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France / Italy, 1963 (MIFF 1965)

Director: Louis Malle

Le Feu Follet is about suicide. lt is an adaptation by Malle himself of a short novel, originally pub­lished in 1931, recounting the last twenty-four hours in the life of Alain, an ex -playboy, at the end of his tether. This version carefully preserves the literary tone of the original narrative, vividly con­veying the hero's disgust and fatigue with the endless merry go round of smart, vapid society. Alain repre­sents a whole generation of burnt-out individuals who feel that they have had their youth at thirty, and are unable to step over the chasm into a respon­sible maturity. Never melodramatic and with the direction under the most complete control, there is a tragic inevitability in the progress of the story.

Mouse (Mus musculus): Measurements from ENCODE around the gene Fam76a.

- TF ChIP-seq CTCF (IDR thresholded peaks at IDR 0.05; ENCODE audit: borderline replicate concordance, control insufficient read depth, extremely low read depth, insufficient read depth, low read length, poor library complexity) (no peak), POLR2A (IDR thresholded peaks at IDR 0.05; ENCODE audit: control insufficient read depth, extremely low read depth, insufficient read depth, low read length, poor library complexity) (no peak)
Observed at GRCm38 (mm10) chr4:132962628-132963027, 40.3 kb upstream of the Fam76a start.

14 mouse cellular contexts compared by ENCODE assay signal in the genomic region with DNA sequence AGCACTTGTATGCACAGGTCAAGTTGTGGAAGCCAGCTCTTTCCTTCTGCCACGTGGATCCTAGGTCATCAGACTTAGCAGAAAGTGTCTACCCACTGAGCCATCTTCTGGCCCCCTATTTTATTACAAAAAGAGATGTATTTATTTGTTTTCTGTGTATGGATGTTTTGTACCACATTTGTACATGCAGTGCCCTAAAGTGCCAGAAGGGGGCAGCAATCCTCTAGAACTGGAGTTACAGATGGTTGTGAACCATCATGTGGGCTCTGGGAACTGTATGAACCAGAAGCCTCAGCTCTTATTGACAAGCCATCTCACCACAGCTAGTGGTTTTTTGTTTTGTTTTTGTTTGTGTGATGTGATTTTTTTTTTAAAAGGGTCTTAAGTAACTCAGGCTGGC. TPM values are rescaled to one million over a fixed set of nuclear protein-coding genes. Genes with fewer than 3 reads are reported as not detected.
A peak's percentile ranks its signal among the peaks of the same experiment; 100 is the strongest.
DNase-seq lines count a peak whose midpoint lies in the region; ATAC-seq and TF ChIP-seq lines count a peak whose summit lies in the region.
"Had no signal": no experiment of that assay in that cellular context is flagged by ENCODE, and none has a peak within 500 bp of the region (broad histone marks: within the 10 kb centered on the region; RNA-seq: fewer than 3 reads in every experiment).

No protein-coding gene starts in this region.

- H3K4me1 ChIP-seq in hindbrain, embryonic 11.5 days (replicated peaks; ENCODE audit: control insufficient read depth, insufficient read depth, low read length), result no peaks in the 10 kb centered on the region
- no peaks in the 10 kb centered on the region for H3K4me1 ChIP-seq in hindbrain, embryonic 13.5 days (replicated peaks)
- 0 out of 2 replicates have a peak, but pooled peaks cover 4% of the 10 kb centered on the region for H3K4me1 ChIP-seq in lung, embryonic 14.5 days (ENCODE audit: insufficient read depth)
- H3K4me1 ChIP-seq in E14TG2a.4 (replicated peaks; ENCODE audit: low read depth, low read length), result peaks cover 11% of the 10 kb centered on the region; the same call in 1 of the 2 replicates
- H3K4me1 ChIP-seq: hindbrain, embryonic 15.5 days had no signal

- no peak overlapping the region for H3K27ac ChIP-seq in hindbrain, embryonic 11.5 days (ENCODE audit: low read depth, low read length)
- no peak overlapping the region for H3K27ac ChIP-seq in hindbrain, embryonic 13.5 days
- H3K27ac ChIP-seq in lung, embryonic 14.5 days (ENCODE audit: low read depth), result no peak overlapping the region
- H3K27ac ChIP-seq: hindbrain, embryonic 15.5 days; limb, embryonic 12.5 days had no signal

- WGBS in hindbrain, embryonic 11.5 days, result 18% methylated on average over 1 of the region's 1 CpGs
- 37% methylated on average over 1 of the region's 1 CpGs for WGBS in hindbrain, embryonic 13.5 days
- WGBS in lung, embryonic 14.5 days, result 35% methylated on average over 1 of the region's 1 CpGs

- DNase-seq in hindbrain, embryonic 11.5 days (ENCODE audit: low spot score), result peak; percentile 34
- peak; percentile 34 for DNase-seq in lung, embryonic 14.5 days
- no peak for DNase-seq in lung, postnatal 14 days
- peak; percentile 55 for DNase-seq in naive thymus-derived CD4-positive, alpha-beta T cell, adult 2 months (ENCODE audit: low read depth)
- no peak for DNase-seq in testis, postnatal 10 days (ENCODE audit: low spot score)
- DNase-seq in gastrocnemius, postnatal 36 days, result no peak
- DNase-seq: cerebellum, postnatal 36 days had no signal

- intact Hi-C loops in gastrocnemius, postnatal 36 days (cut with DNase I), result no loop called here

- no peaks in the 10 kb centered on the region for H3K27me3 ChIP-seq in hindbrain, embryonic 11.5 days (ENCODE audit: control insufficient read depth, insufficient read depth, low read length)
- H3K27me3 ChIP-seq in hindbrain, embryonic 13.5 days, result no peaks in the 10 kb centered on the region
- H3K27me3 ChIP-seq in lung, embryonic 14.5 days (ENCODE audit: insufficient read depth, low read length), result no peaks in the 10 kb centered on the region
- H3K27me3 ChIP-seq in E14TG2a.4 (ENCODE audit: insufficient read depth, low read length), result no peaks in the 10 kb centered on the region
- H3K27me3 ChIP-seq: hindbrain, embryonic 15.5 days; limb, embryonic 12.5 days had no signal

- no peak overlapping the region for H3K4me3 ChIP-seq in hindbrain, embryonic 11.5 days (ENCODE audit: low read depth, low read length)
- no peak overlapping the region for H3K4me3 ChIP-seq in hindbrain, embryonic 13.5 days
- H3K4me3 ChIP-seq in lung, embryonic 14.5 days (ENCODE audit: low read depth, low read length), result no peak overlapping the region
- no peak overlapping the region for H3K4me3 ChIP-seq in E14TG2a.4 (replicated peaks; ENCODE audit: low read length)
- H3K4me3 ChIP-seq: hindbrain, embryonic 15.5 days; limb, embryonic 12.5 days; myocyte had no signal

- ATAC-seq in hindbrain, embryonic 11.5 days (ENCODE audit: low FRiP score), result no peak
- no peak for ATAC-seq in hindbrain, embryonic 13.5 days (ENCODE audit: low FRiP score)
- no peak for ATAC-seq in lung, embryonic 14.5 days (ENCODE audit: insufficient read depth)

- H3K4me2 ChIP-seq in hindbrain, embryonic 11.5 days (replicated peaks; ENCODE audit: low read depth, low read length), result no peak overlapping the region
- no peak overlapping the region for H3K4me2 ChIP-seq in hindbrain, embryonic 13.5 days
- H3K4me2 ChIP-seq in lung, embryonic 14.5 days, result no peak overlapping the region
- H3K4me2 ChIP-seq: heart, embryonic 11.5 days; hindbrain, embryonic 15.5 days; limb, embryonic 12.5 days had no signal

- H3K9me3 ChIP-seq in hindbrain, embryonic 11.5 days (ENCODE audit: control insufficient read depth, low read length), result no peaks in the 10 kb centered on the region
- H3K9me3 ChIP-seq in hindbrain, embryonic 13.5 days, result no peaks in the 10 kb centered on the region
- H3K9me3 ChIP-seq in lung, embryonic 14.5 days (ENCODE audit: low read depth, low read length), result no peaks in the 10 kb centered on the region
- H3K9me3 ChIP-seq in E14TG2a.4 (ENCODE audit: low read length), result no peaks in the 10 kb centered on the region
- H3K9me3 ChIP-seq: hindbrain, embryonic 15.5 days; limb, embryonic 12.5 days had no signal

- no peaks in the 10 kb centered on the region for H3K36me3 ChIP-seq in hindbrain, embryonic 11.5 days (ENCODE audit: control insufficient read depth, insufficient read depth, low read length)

As is usual with Malle, the film is technically im­peccable visual composition throughout is flawless, the classical build-up of mood soberly backed by Satie's music the spare, cool, black and while photography of Ghislam Cloquet fulfils its function aptly as the camera returns again and again to the face of Alain, pursuing him untiringly up each of the blind alleys he explores in his search for a reason lo go on living. It is a tribute to the director that what one carries away from the film is the character of Alain, superbly embodied by Maurice Ronet and the faces of a few whose lives briefly impinge on his, particularly of Jeanne Moreau.

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